Franklin designed a flexible urinary catheter for his older brother John, improving upon the rigid designs of the time and contributing a compassionate invention to the medical field.

1753 — Postmaster General

Benjamin Franklin as Postmaster General
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In a year marked by heightened responsibilities and recognition, Franklin's appointment as joint Postmaster General showcased his expanding administrative role—while his involvement in the territorial disputes over the Ohio River Valley and diplomatic meetings in Carlisle underscored his strategic importance in colonial diplomacy—all against the backdrop of international accolades like the Copley Medal.

Joint Postmaster General Appointment

A significant elevation in Franklin's administrative roles was his appointment alongside William Hunter as joint Postmaster General for the colonies. 

This position would not only enhance the efficiency of postal routes but also further entrench Franklin's influence in colonial affairs.

Franklin & the Ohio River Valley

The year saw increasing tensions over the Ohio River Valley. 

Recognizing the importance of these lands, the British Crown sought Franklin's expertise and connections to assist with diplomatic efforts among the native tribes.

Diplomatic Journey to Carlisle

Franklin, along with other commissioners, met with representatives of the Six Nations in Carlisle, Pennsylvania, in efforts to cement alliances and navigate the complexities of territorial disputes.

Awards from the Royal Society

For his groundbreaking experiments on electricity, Franklin was awarded the Copley Medal by the Royal Society in London, solidifying his international reputation as a leading scientist of his time.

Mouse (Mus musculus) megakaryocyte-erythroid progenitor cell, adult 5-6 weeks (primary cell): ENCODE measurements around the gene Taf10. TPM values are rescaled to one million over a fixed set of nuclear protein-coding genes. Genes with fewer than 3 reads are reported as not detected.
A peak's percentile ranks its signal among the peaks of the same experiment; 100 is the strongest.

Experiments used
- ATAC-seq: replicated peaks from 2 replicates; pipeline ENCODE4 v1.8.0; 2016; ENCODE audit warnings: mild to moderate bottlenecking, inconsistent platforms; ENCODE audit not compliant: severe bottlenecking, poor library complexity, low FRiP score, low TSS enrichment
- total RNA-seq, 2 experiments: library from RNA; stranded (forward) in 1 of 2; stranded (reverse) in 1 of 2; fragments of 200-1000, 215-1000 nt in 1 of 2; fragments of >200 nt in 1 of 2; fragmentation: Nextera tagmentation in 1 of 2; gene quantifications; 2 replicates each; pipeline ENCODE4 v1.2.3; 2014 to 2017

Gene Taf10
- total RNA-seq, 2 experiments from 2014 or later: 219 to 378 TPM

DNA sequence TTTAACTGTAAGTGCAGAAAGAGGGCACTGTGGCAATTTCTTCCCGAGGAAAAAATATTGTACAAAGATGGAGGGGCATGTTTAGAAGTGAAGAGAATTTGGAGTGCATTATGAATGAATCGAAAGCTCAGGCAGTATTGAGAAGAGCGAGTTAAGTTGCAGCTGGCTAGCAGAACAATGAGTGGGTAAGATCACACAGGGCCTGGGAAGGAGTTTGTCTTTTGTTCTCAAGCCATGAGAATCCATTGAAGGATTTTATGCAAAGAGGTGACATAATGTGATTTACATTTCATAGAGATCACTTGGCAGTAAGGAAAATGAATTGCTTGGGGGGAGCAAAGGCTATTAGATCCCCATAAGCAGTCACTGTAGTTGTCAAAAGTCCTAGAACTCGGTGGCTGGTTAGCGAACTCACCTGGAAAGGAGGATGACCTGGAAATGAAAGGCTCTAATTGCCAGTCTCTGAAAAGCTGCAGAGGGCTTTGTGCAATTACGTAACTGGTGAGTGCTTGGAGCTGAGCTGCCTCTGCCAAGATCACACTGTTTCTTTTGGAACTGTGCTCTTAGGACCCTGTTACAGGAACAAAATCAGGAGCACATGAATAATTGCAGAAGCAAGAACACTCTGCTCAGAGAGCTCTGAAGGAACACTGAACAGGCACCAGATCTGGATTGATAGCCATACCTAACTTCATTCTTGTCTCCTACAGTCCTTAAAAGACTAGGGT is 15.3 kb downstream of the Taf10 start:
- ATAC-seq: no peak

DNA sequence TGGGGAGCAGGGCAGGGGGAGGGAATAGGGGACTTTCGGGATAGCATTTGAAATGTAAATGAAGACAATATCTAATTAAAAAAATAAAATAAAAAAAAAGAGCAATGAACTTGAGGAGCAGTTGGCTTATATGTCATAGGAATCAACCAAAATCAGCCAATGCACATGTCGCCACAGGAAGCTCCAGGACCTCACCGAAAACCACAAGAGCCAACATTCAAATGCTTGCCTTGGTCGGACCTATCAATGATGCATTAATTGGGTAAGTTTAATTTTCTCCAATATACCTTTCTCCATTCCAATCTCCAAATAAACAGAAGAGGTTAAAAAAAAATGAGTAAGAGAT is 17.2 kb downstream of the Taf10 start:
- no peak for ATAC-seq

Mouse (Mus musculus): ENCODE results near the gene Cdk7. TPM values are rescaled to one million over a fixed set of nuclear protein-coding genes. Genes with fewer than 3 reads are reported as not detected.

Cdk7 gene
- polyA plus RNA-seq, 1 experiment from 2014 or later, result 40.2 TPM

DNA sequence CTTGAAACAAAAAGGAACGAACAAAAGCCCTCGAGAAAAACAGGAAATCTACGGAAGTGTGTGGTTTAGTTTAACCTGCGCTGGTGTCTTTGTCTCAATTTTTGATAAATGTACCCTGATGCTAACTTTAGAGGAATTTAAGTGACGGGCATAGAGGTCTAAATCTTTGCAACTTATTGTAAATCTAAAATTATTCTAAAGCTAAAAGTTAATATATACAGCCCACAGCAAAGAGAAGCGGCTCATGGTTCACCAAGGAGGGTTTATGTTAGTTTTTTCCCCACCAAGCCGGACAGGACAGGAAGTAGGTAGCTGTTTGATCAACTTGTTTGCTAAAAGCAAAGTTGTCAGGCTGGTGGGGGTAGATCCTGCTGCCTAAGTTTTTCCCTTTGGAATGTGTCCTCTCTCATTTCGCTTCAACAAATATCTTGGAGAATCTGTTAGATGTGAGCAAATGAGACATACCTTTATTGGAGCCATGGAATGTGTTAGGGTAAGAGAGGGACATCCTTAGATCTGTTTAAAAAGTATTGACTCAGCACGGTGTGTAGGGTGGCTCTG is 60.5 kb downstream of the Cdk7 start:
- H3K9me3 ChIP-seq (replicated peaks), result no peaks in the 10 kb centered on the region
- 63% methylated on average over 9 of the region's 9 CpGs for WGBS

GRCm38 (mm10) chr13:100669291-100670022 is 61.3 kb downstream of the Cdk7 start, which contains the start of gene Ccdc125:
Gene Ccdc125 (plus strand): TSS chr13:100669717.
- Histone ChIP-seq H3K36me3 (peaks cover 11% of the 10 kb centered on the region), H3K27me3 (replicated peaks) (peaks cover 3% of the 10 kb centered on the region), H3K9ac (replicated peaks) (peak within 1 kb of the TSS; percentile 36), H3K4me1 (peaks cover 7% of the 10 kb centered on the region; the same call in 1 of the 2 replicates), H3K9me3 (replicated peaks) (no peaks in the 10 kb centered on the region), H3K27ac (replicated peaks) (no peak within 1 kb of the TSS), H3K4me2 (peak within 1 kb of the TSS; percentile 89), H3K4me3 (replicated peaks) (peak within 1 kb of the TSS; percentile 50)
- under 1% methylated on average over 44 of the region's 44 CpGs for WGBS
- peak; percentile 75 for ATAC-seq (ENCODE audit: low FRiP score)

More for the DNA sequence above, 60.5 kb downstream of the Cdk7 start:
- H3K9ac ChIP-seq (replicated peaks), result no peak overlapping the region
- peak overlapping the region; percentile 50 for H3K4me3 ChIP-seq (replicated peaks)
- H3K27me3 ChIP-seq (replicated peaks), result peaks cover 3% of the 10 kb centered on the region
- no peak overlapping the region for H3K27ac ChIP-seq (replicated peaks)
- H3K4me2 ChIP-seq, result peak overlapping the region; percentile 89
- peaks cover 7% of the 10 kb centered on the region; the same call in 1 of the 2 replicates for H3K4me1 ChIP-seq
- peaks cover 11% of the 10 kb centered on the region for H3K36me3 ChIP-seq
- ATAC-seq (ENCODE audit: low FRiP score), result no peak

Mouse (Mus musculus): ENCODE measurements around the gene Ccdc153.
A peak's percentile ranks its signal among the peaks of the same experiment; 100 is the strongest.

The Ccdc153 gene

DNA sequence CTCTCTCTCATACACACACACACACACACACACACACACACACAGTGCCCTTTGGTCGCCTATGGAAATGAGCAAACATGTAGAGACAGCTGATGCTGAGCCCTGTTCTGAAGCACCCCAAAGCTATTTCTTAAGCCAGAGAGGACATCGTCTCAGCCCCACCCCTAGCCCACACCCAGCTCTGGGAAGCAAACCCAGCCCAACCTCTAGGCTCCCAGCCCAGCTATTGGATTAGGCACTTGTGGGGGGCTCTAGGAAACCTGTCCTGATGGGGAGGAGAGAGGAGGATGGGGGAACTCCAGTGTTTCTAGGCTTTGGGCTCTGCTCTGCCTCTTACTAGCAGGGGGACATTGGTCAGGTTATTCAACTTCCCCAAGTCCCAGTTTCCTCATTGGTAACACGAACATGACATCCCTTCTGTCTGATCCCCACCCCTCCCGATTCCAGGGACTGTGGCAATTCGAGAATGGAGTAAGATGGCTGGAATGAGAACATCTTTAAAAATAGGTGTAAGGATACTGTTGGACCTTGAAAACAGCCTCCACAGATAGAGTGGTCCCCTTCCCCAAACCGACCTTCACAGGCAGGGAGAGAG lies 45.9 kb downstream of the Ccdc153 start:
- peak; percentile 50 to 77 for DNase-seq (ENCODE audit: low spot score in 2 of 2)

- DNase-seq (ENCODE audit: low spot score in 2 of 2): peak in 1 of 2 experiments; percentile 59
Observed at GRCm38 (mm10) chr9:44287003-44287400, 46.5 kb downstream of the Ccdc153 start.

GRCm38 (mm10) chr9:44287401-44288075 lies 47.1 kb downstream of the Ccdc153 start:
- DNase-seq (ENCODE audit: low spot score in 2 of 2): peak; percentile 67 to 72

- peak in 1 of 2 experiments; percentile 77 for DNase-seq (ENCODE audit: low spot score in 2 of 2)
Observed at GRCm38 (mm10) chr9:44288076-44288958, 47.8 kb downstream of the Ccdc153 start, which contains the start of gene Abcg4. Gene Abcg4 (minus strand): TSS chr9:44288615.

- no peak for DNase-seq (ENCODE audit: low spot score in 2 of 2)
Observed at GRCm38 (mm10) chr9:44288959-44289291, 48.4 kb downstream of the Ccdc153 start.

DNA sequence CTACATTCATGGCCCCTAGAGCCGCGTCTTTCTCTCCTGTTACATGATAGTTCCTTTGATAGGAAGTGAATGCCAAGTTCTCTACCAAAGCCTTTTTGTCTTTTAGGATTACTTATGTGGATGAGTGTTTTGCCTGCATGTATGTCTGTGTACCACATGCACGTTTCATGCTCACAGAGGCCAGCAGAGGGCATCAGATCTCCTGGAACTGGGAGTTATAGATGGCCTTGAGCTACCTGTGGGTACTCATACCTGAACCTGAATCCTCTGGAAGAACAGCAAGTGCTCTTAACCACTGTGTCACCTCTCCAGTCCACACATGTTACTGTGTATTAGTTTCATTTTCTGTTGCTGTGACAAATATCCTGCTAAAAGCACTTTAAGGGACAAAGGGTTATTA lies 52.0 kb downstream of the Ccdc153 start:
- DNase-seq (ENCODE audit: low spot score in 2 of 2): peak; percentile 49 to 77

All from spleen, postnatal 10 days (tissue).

The Odometer  

Franklin devised an odometer to assist with his duties in postal route efficiency, marking an early endeavor into measuring distance traveled by a vehicle.

1754 — Join, or Die

In a year pivotal for colonial collaboration and defense, the Albany Congress emerged as a centerpiece of deliberations—where Franklin's leadership was showcased through his iconic "Join, or Die" cartoon and the prescient Albany Plan of Union—meanwhile, his interactions with emerging figures like George Washington and debates with Thomas Penn over Pennsylvania's security highlighted the complexities of colonial governance and defense in an era shadowed by mounting external threats.

Albany Congress

A hallmark of this year, the Albany Congress convened representatives from several colonies to discuss defense and Native American relations. 

Franklin, representing Pennsylvania, was at the heart of these discussions.

"Join, or Die" Cartoon

In a feat of influential visual rhetoric, Franklin's political cartoon titled "Join, or Die" was published, portraying segmented colonies that must unite for survival.